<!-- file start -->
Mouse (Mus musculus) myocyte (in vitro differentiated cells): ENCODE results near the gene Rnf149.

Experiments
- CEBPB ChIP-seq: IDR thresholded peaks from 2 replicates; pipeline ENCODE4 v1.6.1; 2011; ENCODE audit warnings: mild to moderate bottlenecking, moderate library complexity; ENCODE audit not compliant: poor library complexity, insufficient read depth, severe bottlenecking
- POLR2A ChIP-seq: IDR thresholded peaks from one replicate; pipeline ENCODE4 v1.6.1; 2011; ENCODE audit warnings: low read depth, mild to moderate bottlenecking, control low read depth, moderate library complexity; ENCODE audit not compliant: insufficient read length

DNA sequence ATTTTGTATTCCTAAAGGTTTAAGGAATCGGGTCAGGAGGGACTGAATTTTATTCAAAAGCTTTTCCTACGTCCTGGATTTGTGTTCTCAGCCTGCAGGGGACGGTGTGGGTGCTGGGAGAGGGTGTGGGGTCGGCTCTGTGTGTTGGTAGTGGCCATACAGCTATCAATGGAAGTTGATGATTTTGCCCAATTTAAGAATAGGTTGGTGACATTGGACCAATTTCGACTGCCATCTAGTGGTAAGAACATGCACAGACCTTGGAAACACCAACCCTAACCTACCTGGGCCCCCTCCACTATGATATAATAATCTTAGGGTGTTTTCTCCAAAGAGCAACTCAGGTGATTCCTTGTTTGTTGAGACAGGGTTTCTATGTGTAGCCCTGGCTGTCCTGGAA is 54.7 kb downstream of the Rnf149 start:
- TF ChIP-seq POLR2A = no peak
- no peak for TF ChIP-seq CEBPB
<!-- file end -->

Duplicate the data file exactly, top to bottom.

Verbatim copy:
Mouse (Mus musculus) myocyte (in vitro differentiated cells): ENCODE results near the gene Rnf149.

Experiments
- CEBPB ChIP-seq: IDR thresholded peaks from 2 replicates; pipeline ENCODE4 v1.6.1; 2011; ENCODE audit warnings: mild to moderate bottlenecking, moderate library complexity; ENCODE audit not compliant: poor library complexity, insufficient read depth, severe bottlenecking
- POLR2A ChIP-seq: IDR thresholded peaks from one replicate; pipeline ENCODE4 v1.6.1; 2011; ENCODE audit warnings: low read depth, mild to moderate bottlenecking, control low read depth, moderate library complexity; ENCODE audit not compliant: insufficient read length

DNA sequence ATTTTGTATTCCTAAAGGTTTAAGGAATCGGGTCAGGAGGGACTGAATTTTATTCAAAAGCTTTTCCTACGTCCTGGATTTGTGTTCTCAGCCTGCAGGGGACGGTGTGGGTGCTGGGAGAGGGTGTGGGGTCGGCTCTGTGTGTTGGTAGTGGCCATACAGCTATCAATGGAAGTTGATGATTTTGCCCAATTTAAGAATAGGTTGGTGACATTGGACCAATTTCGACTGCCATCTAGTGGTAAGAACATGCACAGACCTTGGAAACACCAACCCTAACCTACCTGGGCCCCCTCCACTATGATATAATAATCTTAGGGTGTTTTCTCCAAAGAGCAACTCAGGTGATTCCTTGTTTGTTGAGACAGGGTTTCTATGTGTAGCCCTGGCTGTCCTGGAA is 54.7 kb downstream of the Rnf149 start:
- TF ChIP-seq POLR2A = no peak
- no peak for TF ChIP-seq CEBPB